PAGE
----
Excursions: Santa Fe

Readers may be wondering why I've never talked about Santa Fe on here. After all, I've been living in New Mexico for over three years, and have dedicated several posts on this blog to my various trips around the state. Why then, haven't I ever talked at length about the Land of Enchantment's capitol city? Could it really be true that I've never been to the City Different?

Of course not. I've been here more times than I can count.

The reason I haven't written about Santa Fe yet is because I almost never come here as a tourist. Whether I'm picking up artwork, visiting studios, meeting with curators, or doing research, I generally come to Santa Fe on business, and don't have time to see the sights or take pictures.

That said, I have gone there a couple of times for pleasure, so I definitely can talk about it.

Founded as a Spanish colony in the early 17th century, Santa Fe is an old city. Before the Spanish arrived, Pueblo tribes lived here, and its always been an intercultural mix with greater and lesser periods of social tensions. Prior to the twentieth century, it was a small town, a backwater some would argue, but the railroad, artists' colonies, and overall tourism has turned Santa Fe into the beacon city for visitors. When people think of New Mexico, they think of Santa Fe.

The part I find intriguing about modern Santa Fe is that it's a modern invention, which you can read about in the excellent book, The Myth of Santa Fe. Prior to the early twentieth century, the downtown Plaza had a classicizing look similar to that of the rest of the country. Around the time that the City Beautiful movement began to take off, however, Santa Fe's planners decided to revive its Pueblo roots and redid the entire downtown in a Pueblo revival style. All the major buildings you see down there, The La Fonda Hotel, the New Mexico Museum of Art, and so forth, date from the twentieth century. Even the portico of the Palace of the Governors was redone in a more archaic style to help it fit in with Santa Fe's makeover. Just as the Colonial Revival movement of the East Coast celebrated a past that never really was, so the City of Santa Fe reinvented itself as a primeval haven, exotic but domesticated, to attract tourists. Instead of the City Beautiful, Santa Fe was the City Different.

Built in 1919, the New Mexico Museum of Art is one of earliest examples of the Pueblo Revival style that defines Santa Fe.
As a result of all this wonderfully complex history, Santa Fe is a strange place to visit. Downtown is definitely meant for tourists, so I don't go here very often unless I'm showing visitors around, or if I'm going to see a specific exhibit or meet with a curator. It's a beautiful plaza, don't get me wrong, but when you're on business it's best to avoid it, especially at the height of summer when it's swarming with visitors.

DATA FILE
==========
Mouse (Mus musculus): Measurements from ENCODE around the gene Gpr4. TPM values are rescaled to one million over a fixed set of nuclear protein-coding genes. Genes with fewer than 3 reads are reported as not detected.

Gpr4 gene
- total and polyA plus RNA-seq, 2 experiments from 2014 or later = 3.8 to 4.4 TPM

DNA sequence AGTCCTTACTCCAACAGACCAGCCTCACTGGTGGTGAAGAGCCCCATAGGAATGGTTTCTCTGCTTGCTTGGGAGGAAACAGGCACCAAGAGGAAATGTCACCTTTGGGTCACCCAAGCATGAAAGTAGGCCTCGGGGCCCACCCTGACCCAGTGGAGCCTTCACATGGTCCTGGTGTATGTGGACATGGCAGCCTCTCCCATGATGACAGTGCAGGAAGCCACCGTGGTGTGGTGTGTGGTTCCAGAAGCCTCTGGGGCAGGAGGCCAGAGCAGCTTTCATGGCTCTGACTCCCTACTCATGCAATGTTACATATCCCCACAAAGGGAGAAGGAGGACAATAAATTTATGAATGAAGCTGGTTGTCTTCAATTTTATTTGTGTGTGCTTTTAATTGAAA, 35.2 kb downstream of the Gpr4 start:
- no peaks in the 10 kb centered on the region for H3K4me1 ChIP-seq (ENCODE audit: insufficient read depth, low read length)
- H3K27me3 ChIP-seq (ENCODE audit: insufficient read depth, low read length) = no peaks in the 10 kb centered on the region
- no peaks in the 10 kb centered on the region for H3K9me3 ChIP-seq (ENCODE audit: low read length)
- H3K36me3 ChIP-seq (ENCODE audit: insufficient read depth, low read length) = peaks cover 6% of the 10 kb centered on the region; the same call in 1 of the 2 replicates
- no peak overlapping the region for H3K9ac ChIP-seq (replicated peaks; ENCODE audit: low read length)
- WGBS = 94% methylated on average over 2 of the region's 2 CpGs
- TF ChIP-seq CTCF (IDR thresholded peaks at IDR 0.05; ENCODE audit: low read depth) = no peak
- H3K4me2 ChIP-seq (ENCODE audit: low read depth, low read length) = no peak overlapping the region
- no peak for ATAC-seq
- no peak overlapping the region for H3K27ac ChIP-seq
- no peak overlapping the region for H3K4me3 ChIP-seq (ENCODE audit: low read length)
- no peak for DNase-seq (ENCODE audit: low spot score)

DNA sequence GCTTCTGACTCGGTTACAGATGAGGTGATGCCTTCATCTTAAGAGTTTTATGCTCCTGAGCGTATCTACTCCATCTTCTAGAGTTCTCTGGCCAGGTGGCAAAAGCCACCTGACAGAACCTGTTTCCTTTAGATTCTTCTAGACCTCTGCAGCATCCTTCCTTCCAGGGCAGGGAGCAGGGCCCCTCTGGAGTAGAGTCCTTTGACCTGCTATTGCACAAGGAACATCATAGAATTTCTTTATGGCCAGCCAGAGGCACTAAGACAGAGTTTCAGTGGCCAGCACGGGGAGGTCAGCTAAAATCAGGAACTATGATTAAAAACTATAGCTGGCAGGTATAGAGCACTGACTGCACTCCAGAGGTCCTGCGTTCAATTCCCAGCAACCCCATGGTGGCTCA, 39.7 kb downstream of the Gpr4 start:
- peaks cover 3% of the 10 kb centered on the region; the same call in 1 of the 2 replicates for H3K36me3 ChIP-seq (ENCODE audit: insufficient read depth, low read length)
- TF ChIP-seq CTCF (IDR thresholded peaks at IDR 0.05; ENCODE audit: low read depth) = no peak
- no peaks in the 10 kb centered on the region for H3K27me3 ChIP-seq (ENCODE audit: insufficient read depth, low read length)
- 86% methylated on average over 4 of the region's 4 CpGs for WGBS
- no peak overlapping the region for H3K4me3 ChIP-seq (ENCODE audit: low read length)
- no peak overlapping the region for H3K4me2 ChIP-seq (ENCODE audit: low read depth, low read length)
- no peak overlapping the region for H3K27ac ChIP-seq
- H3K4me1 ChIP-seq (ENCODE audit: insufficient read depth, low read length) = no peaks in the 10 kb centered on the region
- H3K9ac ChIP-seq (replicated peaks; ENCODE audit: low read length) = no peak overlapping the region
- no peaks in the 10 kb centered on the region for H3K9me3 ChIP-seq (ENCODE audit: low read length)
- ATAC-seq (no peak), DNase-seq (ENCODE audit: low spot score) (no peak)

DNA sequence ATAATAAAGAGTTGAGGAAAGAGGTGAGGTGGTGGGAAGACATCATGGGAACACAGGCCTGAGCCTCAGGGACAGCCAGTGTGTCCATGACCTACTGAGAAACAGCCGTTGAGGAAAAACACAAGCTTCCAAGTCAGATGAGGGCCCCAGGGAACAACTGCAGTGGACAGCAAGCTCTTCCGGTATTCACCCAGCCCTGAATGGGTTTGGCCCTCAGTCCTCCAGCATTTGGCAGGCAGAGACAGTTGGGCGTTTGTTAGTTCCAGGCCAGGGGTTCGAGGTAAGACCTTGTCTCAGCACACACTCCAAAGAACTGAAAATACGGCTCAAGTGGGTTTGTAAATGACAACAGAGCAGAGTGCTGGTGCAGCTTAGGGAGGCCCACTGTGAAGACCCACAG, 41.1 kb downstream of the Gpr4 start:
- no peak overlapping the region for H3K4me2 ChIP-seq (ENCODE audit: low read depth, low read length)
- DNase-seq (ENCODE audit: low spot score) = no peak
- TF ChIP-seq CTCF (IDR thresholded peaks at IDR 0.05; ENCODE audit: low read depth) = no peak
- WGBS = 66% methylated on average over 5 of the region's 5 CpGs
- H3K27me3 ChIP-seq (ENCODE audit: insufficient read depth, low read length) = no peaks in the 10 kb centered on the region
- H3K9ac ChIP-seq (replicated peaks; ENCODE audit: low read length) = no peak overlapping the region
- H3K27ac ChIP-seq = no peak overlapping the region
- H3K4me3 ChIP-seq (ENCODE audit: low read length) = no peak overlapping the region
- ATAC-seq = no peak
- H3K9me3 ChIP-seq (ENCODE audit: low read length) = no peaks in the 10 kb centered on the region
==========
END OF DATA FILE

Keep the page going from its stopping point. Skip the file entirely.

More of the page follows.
Winter's a great time to visit because they're aren't many tourists.

St. Francis Cathedral
Santa Fe is replete with museums, all worth visiting. I've probably been to the Palace of the Governors and the Museum of International Folk Art more than any others, but there are plenty of others to see as well, whether it's the Georgia O' Keeffe Museum, the New Mexico Museum of Art, or the IAIA Museum of Contemporary Native Arts. There are plenty of galleries too, especially along Canyon Road, but you have to be willing to wade through the tourist fare to get to the interesting stuff, if paintings of pueblos and howling coyotes aren't your thing. If they are, by all means go for it. If edgier contemporary art is more your thing, take a walk down by the Railyard District and check out the latest show at SITE Santa Fe.

The courtyard at the New Mexico Museum of Art

If I'm going to Santa Fe for pleasure, I don't focus entirely on museums. I especially like the outdoors here, and have gone hiking in Hyde Memorial State Park several times in nearly all seasons.

There's also the opera, which is every bit the spectacle you would expect. Considered one of the best summer operas in the country, Santa Fe opera attracts top-notch performers with its high-quality productions and spectacular setting. Set outside of town among the hills, it's a stunning place to see a show, especially as the evening transitions into star-speckled night over the course of a performance.

And then there's MeowWolf.

A permanent art installation that opened last year, this trippy, interactive project is a stark contrast to the more traditional downtown. Constructed inside an old bowling alley, this place is essentially a Victorian house that opens up to a multiverse. Your task (if there is one), is to determine the fate of the family that resided there. Between the concerts, changing exhibits, and other things though, your main objective is to marvel at the sheer spectacle of it all. As you can imagine, this has been quite the hit with younger crowds, though when I went I saw everyone from grandparents to toddlers.

So do I like Santa Fe? Of course I do, but I've been in enough tourist economies to know I probably wouldn't want to live there. It's a great place to visit though, and I recommend that you go least once if you can.